The Rise of Islamic Fundamentalism in Iran Essay

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The Rise of Islamic Fundamentalism in Iran

Over the course of the last century, the Islamic Republic of Iran (formerly known as Persia) has seen colonialism, the end of a dynasty, the installation of a government by a foreign power, and just over three decades ago, the popular uprising and a cleric-led revolution. These events preceded what could be considered the world’s first Islamic state, as politics and fundamentalist religion are inextricably linked in contemporary Iran. Looking at Iran from the mid 1940’s until the present day, one can trace the path that led to the rise of fundamental Islam in Iran in three distinct periods. The first is that which began with the rise of secular nationalism and the decline of Islam. In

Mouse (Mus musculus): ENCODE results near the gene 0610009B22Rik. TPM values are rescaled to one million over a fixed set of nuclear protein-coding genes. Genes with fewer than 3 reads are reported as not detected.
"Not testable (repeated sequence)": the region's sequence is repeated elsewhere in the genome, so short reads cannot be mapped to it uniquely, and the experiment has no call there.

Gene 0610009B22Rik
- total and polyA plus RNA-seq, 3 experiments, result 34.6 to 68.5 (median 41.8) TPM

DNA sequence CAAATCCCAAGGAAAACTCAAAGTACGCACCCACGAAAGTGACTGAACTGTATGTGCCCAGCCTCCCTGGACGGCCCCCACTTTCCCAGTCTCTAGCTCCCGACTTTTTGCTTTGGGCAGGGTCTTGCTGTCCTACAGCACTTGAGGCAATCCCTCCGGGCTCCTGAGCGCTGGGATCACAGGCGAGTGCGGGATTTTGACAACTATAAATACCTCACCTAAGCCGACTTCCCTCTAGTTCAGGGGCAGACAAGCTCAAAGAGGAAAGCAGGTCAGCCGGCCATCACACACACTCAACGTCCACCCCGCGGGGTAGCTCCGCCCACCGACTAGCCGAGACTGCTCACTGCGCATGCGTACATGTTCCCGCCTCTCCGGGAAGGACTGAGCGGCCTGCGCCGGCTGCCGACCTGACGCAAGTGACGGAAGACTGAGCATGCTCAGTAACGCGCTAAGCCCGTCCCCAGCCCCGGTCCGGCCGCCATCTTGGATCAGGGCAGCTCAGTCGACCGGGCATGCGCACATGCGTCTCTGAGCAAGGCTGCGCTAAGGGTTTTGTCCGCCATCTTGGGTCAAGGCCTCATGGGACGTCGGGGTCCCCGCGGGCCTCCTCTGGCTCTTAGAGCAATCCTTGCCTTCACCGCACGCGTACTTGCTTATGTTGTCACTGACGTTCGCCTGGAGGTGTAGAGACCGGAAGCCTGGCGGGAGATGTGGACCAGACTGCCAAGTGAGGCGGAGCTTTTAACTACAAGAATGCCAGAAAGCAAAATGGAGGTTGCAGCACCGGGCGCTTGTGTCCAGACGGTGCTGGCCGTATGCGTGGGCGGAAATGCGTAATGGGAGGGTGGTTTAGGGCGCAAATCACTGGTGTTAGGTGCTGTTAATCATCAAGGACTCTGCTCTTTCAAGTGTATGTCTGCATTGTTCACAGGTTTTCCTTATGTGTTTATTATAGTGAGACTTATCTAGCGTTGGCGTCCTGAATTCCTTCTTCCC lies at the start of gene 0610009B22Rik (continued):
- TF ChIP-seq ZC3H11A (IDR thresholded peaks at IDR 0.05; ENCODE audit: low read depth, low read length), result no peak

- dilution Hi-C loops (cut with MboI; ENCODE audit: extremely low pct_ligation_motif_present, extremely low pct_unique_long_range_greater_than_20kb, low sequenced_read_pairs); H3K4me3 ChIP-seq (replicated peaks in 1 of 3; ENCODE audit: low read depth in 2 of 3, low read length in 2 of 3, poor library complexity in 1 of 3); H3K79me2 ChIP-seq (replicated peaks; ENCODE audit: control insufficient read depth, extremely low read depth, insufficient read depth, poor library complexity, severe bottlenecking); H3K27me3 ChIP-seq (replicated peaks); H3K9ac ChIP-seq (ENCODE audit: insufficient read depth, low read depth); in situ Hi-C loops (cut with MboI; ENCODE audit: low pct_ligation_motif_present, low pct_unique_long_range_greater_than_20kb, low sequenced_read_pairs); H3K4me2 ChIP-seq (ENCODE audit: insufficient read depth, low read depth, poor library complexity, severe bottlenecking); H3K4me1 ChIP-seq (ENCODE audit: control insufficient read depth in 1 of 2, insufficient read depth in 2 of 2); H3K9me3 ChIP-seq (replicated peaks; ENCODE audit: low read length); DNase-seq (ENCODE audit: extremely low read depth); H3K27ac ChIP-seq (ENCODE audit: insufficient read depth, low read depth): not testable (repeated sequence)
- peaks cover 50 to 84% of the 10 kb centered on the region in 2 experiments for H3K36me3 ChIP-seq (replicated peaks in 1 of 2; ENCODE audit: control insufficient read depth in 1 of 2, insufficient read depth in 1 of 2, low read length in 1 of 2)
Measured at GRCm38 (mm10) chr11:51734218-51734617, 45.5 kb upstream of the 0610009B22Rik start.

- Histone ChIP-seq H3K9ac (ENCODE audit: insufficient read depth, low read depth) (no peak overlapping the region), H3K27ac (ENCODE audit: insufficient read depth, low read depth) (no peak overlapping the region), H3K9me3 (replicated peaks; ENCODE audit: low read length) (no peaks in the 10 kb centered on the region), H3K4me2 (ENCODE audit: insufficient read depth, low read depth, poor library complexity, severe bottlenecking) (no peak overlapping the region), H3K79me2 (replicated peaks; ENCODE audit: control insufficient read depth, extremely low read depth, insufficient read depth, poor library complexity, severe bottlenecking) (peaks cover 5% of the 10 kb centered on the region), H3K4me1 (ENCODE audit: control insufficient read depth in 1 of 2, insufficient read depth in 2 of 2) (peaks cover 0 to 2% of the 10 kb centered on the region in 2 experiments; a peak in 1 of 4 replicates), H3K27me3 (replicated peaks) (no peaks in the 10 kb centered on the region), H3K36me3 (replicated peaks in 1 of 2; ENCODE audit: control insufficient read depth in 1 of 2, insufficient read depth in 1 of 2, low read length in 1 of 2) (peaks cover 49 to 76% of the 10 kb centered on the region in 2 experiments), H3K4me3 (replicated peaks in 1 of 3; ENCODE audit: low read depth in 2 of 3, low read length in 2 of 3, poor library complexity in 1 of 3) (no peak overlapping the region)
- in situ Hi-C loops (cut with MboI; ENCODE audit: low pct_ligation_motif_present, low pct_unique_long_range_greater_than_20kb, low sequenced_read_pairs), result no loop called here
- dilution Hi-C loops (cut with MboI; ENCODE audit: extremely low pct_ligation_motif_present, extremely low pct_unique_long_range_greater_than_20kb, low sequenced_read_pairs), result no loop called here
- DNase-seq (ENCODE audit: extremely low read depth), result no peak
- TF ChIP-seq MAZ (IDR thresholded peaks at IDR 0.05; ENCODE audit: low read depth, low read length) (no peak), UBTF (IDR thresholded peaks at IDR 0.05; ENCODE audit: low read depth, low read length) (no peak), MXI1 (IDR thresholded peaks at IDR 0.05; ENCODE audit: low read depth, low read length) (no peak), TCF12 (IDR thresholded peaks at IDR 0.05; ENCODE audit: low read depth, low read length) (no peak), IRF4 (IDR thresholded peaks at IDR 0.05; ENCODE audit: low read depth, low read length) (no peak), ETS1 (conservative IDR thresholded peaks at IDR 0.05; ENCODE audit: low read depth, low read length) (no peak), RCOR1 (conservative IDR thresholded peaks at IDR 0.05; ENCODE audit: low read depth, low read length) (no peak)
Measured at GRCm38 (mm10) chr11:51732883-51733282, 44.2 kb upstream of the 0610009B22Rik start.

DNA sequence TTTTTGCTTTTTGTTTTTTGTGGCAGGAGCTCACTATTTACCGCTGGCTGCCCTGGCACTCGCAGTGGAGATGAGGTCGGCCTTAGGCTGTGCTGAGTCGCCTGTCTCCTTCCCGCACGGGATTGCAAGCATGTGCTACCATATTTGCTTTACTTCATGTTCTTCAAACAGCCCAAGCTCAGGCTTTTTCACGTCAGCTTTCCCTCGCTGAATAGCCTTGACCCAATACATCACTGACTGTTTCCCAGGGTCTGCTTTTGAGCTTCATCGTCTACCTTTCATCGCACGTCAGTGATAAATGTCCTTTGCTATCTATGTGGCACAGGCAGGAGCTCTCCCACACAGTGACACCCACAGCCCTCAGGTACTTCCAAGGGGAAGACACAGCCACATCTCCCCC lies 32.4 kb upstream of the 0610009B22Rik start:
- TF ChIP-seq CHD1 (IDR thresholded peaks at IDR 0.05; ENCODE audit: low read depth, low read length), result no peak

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In a classic case of western countries meddling in the foreign affairs of a sovereign nation for their own national interests, the American CIA and British intelligence conspired to topple the democratically elected government in 1953. They succeeded in restoring the exiled Pahlavi dynasty to power by installing Reza Shah Pahlavi's son, Mohammad Reza Shah Pahlavi as the Shah of Iran. After taking office, Muhammad Reza Shah Pahlavi continued and expanded upon a policy of westernization begun by his father and aggressively repressed Iran's fundamental Islamists to consolidate his power. The Pahlavi dynasty’s restoration fostered anger among the citizens, as Muhammad Reza Shah Pahlavi was seen as a western puppet and therefore a more contemporary extension of the humiliating colonialism endured at the hands of the west. Fostering women’s rights, western dress, toleration of alcohol and the suppression of Islamic customs, traditions and clothing all served to earn him the ire of the general population and Islamic clerics. Milton-Edwards (2006) referred to this “accelerated secularism” (p. 37) as being part of the erosion of religious elements in Iran. Muhammad Reza Shah Pahlavi thought himself loved by the people, but popular sentiment was against him; and completely behind an exiled Iranian cleric living in Paris named Ayatollah Ruhollah Khomeini. Ayatollah Khomeini had been writing papers
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